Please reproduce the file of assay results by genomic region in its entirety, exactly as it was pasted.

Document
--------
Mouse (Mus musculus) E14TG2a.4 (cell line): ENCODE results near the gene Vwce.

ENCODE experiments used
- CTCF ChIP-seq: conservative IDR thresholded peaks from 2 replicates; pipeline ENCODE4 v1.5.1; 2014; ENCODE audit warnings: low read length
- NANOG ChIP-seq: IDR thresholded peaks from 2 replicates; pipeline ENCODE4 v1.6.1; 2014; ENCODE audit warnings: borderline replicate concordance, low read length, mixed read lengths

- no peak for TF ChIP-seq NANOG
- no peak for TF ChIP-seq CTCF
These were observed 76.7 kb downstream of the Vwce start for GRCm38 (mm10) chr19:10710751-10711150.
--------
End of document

Mouse (Mus musculus) E14TG2a.4 (cell line): ENCODE results near the gene Vwce.

ENCODE experiments used
- CTCF ChIP-seq: conservative IDR thresholded peaks from 2 replicates; pipeline ENCODE4 v1.5.1; 2014; ENCODE audit warnings: low read length
- NANOG ChIP-seq: IDR thresholded peaks from 2 replicates; pipeline ENCODE4 v1.6.1; 2014; ENCODE audit warnings: borderline replicate concordance, low read length, mixed read lengths

- no peak for TF ChIP-seq NANOG
- no peak for TF ChIP-seq CTCF
These were observed 76.7 kb downstream of the Vwce start for GRCm38 (mm10) chr19:10710751-10711150.